Justice for fossil fuel workers—Pass the Green New Deal
In this Oct. 15, 2014 photo, coal miners return on a buggy after working a shift underground at the Perkins Branch Coal Mine in Cumberland, Ky. As recently as the late 1970s, there were more than 350 mines operating at any given time in Harlan County. Today, there are hardly any. The energy giants and the big banks are preparing to abandon fossil fuel workers as the market shifts toward renewable energy sources. | David Goldman / AP

I write about fossil fuel workers with deep anguish because I’ve lived through the tragedy they are trying to avoid. With my steelworker husband and our children, I lived in the steel towns of Gary, Ind., and the South Chicago area of Chicago when the steel mills were working full blast and neighborhoods were thriving.

We met in Buffalo, N.Y., another steel town, where his extended family still lives. All of us went through the agony of the closing of the steel mills, impoverishment of working people, deserted neighborhoods, destroyed families, grass taking over empty lots right on Broadway. We do not want to see this happen to the fossil fuel workers.

Still, this is the future that the banks and fossil fuel companies are planning for these workers, about 200,000 of them. The banks and fossil fuel companies have become obscenely rich from the hard work of their workers and from the huge subsidies the government gives them. They are getting ready to pick up their ill-got gains and run, while they dump the fossil fuel workers.

Switching from fossil fuels has already begun because of the laws of the capitalist market, economist Jeremy Rifkin explains in his book, The Green New Deal, Why the Fossil Fuel Civilization Will Collapse by 2028, and the Bold Economic Plan to Save Life On Earth. By now, it’s just a smart business decision “given that solar and wind are now cheaper than coal and head-to-head with oil and natural gas, and within just a few years will be far cheaper ….” Rifkin also explains that the marginal cost of renewable energy is zero, given that the sun and the wind do not send bills.

That’s the good economics backing up Bernie Sanders’s Green New Deal. Since the new, smart electric grid will be built with public funds, Sanders says, it should be a public utility. Future energy bills would be very low, near zero.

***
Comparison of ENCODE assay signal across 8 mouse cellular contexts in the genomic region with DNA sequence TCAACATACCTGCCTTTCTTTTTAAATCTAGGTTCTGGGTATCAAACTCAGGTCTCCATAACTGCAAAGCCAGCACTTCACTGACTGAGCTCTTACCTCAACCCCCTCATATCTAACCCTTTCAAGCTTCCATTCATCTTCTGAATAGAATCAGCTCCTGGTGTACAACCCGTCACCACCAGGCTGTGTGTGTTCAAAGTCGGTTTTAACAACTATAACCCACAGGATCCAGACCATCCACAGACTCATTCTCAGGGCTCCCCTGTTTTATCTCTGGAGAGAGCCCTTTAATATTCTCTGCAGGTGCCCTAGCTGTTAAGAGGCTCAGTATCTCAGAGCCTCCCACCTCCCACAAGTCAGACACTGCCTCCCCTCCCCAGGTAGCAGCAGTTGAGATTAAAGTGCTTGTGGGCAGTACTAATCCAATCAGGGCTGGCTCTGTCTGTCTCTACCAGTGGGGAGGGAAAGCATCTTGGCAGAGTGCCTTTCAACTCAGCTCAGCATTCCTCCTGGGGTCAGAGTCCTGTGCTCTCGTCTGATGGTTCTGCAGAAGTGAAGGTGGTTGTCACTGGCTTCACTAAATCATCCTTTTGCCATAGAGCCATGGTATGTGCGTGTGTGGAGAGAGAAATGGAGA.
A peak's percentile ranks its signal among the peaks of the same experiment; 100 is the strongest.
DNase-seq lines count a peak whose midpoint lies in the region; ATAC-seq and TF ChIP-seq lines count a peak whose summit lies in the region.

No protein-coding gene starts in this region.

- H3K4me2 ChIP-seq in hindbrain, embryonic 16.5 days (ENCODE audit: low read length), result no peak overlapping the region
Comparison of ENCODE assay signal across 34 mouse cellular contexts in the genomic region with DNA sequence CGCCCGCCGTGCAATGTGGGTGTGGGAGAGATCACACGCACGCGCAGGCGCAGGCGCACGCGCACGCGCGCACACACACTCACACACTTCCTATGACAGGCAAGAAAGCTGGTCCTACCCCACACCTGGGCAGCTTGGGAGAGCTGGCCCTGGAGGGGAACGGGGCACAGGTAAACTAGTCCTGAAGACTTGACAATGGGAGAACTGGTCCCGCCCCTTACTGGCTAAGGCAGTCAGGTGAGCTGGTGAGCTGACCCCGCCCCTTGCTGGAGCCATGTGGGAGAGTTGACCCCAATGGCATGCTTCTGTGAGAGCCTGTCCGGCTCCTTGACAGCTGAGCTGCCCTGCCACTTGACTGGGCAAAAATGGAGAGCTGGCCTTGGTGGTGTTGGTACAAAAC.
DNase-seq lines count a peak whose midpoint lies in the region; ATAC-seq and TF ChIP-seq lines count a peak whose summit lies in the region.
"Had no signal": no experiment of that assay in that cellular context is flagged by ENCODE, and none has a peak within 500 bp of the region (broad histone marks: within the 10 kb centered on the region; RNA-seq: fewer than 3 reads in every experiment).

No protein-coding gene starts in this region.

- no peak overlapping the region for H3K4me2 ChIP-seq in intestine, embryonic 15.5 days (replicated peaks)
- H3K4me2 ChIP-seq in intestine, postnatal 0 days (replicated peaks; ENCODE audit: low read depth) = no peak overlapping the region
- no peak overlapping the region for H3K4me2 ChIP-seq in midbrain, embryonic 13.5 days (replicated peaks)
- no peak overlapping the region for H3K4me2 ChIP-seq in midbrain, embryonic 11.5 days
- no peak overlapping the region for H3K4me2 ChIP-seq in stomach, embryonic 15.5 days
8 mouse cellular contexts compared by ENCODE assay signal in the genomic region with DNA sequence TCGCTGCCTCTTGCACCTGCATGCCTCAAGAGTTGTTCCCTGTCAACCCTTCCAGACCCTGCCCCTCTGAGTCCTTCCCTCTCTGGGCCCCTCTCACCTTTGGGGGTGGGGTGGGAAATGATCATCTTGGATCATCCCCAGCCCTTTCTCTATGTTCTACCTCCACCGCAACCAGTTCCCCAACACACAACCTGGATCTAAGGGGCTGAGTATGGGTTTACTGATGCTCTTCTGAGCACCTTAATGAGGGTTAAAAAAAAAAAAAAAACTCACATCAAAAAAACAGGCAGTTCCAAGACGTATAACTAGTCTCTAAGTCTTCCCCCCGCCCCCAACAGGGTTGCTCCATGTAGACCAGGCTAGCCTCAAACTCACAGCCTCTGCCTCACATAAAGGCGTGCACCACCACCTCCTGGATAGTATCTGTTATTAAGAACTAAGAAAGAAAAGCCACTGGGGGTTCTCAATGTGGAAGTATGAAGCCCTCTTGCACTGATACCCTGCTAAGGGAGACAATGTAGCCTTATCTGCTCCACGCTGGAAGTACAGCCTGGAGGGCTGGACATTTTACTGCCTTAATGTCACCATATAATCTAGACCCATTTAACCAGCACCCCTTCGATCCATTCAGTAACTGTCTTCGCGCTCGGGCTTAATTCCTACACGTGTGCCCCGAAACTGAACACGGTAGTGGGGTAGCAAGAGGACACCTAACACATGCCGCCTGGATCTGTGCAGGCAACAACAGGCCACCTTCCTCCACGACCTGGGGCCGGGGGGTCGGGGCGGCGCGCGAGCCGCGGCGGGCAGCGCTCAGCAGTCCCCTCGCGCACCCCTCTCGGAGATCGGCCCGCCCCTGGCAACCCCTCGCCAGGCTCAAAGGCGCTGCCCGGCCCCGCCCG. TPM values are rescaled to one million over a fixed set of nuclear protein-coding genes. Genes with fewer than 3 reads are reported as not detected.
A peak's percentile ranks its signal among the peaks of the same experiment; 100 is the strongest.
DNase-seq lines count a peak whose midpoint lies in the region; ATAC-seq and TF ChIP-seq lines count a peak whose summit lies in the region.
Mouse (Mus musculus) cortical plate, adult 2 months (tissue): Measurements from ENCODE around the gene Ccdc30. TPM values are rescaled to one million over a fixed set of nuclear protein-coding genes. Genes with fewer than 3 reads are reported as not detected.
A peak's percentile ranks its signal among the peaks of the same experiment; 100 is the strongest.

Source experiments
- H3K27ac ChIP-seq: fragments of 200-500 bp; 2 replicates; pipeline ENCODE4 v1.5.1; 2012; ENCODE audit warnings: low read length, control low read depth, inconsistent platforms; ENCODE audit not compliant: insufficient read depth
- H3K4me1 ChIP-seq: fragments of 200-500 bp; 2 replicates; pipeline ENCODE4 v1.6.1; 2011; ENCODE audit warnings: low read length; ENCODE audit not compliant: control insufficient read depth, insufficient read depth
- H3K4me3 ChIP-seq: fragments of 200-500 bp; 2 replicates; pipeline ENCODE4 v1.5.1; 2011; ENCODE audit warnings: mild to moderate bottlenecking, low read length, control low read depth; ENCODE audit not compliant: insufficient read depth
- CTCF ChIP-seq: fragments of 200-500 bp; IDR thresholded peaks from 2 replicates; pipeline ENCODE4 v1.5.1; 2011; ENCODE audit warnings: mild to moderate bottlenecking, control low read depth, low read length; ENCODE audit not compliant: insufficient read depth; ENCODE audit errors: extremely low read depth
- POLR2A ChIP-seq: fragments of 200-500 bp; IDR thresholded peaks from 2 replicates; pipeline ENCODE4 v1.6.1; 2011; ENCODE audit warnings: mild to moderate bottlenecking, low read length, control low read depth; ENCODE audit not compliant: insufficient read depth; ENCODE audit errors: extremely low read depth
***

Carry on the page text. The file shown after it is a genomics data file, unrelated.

But what happens to the oil and gas workers and coal miners who will lose their jobs? Wait, it gets worse.

Nobel Laureate Paul Krugman calls fossil fuel a “zombie sector” of the economy, “except that instead of eating our brains, it may eat our civilization.” Krugman is referring to President Trump’s refusal to act on the climate change crisis and his support of subsidies to the oil, gas and coal companies.

Krugman explains, the International Monetary Fund “put U.S. fossil fuel subsidies at more than $600 billion a year, or more than $3 million for each worker in the industry.” Since the market value of the industry is only $300 billion, what’s happened to the other $300 billion of public money? We know the workers didn’t get it, so we can guess the companies took it for themselves. That should make us all very angry. Those are public funds and that $300 billion belongs to all of us. At the very least, it should go to the fossil fuel workers.

Happily, Bernie Sanders’s Green New Deal prioritizes fossil fuel workers. It is their only hope, just as it is humanity’s hope to save us from climate change catastrophe. Sanders says his plan will “prioritize the fossil fuel workers who have powered our economy for more than a century and who have too often been neglected by corporations and politicians.”

It guarantees “five years of a worker’s current salary, housing assistance, job training, health care, pension support, and priority job placement for any displaced worker, as well as early retirement support for those who choose it or can no longer work.” It would also end unemployment “by creating 20 million jobs needed to solve the climate crisis.”

The Green New Deal is proposed in Congress in the form of H.R. 109. The plan for a green economy and a new New Deal for working families is outlined in the bill, filed by Rep. Alexandria Ocasio Cortez, D-N.Y.

The task is vast. But it’s also so urgent that it will require a national mobilization on the scale of World War II. The H.R. 109 outline is fleshed out and priced in Sanders’s plan for the Green New Deal. Sanders’ Green New Deal calls for reaching 100% renewable energy to meet our electricity and transportation needs by 2030, with complete de-carbonization to follow by 2050, at the latest.

Let’s get the Green New Deal passed. Fossil fuel workers deserve the justice that so many other workers have been denied.


Beatrice Lumpkin
Beatrice Lumpkin

Beatrice Lumpkin is a long time labor activist with laundry workers, steelworkers, and teachers. As a math professor at Malcolm X College in Chicago, she fought to restore the contributions of people of color to the educational curriculum. She has served as a multicultural consultant to textbook publishers and to public schools in Chicago, Detroit, Milwaukee, and Portland, Ore. She is the author of “Always Bring a Crowd, the Story of Frank Lumpkin Steelworker” and “Joy in the Struggle, My Life and Love.” Beatrice Lumpkin is an active member of the Teachers Union and SOAR.